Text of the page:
The Orion Nebula M42 is one of the brightest emission nebulae in the sky. In this area relatively young stars heat up the surrounding gas and dust and make it glow. Total exposure time of 1h and 18m. Apparently the camera was a bit tilted, resulting in very ugly stars in the upper portion of the image, but I still like the detail in the nebula.Read More
In the first night I used my 80mm f/7 ED Apo for unguided 30s sub-exposures, in the second night, the 127mm f/8 Apo with 120s guided exposures…
Last night I photographed the same lunar regions through 3 different telescopes:
- Astro-Professional 80mm ED f/7
- Astro-Physics 127mm f/8 refractor
- GSO 200mm f/5 Newtonian
In Autumn the Andromeda galaxy is conveniently placed in the darkes part of the sky for my home, the eastern sky.
Due to the vibration prone location of my telescope on the top of our house, I had to throw away 2/3rds of the individual exposures due to trailed stars, so I ended up with only 22,5 minutes of data. Another possibility is, that the guiding didn’t work properly, calibration was suspiciously short.
Anyways, here is the Andromeda galaxy at 1016mm focal length, Nikon D750, 45x30s, ISO 1600, Astro-Physics 127mm f/8, Meade LXD 650 mount.
Today Venus was a very delicate crescent, with only about 4% of it’s visible disc illuminated by the sun. I used the 127mm f/8 refractor with a 1.4x teleconverter and took a number of images using the Nikon D750. 20% of 46 individual images were used to create this image using the software Autostakkert:
Today the tiny disc of mercury crossed in front of the sun. The weather didn’t cooperate fully, and I had to switch mounts as the Meade randomly stopped tracking in RA, and the WiFi router for the roof didn’t work as expected and tested… but I was still able to get some decent images… Read More
At the beginning of the evening, a short session imaging Jupiter, then I switched over to some galaxies.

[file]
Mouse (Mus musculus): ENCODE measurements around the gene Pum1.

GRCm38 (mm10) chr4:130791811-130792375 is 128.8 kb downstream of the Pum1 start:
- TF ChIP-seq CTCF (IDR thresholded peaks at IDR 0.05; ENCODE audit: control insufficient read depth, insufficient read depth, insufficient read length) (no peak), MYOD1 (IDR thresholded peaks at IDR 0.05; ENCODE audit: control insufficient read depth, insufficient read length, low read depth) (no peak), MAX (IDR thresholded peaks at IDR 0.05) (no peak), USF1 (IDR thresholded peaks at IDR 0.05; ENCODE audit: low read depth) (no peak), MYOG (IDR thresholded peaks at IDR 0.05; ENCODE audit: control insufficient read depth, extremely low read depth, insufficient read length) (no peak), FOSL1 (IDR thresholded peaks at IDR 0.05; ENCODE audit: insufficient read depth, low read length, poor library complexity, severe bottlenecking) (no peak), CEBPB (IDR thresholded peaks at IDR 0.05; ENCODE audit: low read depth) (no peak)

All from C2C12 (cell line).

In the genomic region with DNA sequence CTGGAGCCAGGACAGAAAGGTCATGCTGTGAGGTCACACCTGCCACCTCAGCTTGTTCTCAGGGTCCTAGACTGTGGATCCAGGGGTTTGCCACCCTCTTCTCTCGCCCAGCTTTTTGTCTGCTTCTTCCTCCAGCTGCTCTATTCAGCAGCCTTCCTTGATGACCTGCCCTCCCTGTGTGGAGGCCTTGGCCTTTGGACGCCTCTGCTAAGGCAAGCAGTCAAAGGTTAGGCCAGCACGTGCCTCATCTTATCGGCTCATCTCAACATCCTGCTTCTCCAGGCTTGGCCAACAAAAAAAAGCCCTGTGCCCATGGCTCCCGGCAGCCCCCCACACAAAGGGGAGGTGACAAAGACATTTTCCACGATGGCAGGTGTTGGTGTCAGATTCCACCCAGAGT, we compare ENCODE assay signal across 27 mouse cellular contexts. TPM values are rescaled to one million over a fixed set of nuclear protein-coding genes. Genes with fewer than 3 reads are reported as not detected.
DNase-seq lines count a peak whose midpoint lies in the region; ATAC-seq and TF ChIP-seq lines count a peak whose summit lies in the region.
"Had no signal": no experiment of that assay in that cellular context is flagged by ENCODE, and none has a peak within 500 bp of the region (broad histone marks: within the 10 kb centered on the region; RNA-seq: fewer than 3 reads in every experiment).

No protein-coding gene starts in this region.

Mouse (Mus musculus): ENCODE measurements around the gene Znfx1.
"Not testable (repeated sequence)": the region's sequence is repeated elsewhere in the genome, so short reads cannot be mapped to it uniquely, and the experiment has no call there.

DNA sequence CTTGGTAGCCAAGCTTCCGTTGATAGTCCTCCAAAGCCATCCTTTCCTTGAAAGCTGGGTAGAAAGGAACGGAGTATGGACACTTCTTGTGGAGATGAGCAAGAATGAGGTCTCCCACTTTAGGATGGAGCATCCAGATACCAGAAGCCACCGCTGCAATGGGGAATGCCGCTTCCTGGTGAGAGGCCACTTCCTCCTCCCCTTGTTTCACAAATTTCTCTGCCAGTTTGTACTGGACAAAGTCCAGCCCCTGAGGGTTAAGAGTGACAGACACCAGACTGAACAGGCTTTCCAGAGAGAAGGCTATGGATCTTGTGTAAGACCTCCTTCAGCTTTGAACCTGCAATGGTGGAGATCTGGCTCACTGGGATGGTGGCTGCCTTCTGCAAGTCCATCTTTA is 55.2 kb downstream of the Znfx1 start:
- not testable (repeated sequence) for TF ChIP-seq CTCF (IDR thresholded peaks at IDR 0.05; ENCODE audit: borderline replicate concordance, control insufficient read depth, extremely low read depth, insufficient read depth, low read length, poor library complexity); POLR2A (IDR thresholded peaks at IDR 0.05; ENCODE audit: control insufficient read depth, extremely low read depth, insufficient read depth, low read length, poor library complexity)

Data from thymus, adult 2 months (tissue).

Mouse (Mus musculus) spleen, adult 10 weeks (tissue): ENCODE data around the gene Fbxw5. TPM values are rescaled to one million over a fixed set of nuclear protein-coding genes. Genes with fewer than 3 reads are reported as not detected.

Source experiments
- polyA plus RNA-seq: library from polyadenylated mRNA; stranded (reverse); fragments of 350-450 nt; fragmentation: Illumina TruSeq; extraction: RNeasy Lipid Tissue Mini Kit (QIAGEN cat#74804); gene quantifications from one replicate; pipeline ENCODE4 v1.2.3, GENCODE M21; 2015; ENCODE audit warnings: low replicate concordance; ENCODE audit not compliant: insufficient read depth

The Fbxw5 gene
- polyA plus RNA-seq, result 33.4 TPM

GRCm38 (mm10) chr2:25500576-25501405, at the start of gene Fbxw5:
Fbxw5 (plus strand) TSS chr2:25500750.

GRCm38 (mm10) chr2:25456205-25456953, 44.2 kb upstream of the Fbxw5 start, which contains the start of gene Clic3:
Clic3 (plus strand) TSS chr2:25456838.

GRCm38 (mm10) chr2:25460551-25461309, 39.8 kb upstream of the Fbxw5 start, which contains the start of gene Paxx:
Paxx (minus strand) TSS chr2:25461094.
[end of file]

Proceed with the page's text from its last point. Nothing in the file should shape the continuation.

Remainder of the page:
This is a short animation made from multiple AVI sequences:
In spite of bad seeing and strong gusts of wind I did set up the big refractor to do some astrophotography. I spent quite some time to get things running – in the end the spring galaxies were already too far west in the glare of the train station, so I switched my targets to two globulars and a planetary nebula. Here is a list of what went wrong:
- I wasn’t aware that the D750 uses a non-standard USB port on the camera, I had to search for half an hour to find the original cable
- the laptop I usually use has been upgraded to Windows 10, installing the drivers for the guiding camera did not work
- on the backup laptop guiding with PHD worked, but Backyard Nikon crashed and/or got no connection to the camera, I tried many combinations of USB extension cables, USB ports, removing the SD card, formatting the SD card, upgrading to BackyardNikon 1.0.5, in the end I focused using live view of the camera and used the built-in interval timer of the camera to shoot 30 second exposures…
- the seeing was really terrible, making focusing difficult, and bloating the stars during the exposure
- for reasons unkown (user error?) the quality setting on the camera was changed to FINE, so I only took JPEG images instead of NEF( Raw)
Today I was making sure everything is in working order for Monday’s transit of Mercury across the sun.
I was able to fix the issue of the declination runaway motor of our club’s LXD-650 mount, and took some images using the 127mm refractor with a 1,4x teleconverter.